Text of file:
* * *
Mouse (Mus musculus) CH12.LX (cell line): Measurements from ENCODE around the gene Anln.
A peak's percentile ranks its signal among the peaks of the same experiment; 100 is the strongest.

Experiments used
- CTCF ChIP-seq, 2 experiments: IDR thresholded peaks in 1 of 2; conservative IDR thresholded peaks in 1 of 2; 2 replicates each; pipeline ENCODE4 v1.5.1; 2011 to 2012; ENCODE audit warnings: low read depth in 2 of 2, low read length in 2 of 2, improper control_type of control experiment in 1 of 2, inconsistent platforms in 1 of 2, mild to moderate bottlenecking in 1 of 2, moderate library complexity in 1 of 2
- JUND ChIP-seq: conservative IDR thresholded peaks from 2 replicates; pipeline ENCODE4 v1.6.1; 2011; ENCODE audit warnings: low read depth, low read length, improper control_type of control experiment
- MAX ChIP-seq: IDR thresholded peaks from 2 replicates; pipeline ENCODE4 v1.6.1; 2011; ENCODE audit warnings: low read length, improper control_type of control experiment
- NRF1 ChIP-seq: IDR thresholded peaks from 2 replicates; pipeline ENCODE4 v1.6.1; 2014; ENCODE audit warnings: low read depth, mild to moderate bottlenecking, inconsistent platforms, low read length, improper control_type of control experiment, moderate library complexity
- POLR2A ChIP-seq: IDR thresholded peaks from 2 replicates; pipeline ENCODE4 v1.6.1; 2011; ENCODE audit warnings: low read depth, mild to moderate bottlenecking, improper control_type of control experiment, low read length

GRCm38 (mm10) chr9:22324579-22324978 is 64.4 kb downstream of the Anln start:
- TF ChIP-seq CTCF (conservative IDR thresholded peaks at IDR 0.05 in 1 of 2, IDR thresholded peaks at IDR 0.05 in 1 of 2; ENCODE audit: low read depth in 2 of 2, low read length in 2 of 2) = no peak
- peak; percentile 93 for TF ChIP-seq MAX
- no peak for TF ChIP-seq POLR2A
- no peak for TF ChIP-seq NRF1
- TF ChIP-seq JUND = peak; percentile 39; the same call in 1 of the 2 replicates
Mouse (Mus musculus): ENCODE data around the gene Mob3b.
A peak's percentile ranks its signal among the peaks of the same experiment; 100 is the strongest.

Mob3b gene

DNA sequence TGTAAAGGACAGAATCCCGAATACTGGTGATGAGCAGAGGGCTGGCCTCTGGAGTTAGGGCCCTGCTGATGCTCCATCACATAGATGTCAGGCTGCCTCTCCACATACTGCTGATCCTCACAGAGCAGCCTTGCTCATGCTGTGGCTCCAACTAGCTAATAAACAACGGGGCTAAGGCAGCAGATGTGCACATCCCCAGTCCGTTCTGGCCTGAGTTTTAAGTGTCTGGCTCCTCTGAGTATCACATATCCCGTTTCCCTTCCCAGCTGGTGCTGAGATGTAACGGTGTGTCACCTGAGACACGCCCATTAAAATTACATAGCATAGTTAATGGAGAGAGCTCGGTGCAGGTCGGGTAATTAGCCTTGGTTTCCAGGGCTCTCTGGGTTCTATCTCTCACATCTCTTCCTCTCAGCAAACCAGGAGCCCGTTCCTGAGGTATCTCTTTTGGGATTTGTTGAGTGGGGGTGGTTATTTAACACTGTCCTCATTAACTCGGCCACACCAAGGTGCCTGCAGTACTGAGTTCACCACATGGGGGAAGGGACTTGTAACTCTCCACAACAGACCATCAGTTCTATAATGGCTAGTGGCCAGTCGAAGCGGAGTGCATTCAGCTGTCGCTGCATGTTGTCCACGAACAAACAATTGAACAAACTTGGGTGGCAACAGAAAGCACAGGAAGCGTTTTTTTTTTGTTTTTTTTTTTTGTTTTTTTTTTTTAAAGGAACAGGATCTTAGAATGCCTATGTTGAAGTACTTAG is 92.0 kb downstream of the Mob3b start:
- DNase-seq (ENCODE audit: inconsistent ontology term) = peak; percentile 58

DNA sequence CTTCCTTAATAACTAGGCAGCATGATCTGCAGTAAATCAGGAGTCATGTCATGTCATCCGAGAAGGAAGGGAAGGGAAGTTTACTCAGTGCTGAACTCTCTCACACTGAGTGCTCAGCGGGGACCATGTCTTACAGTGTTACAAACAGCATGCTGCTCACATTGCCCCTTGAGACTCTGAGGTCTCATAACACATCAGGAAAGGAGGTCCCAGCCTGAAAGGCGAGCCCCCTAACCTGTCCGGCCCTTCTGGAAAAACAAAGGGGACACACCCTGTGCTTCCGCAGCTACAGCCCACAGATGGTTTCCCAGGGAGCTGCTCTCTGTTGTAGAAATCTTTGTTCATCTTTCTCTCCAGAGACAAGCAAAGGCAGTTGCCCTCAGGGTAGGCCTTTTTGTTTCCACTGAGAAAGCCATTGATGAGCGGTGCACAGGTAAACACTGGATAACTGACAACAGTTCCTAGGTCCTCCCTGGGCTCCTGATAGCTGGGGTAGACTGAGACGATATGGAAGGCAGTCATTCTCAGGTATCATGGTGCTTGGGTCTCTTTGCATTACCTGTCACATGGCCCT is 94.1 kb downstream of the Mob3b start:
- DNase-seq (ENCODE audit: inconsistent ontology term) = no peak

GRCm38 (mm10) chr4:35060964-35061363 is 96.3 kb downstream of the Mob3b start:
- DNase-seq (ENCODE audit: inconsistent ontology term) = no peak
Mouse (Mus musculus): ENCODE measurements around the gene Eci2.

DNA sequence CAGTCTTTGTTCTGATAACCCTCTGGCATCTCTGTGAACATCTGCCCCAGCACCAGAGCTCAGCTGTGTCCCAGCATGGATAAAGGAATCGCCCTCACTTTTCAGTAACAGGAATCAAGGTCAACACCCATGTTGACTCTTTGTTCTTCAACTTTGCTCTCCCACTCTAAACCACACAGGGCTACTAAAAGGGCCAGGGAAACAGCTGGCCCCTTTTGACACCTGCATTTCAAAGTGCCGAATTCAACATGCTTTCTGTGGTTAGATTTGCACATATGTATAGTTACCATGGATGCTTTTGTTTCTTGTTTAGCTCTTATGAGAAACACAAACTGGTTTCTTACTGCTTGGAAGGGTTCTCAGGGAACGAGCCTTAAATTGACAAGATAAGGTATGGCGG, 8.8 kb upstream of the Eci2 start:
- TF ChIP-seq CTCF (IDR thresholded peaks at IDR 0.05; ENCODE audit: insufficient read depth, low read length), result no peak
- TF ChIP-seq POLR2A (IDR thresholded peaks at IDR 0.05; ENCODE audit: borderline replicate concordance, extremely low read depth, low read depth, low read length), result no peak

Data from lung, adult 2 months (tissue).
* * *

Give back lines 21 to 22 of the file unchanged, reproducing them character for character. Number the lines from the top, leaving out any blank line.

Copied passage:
- DNase-seq (ENCODE audit: inconsistent ontology term) = no peak

GRCm38 (mm10) chr4:35060964-35061363 is 96.3 kb downstream of the Mob3b start: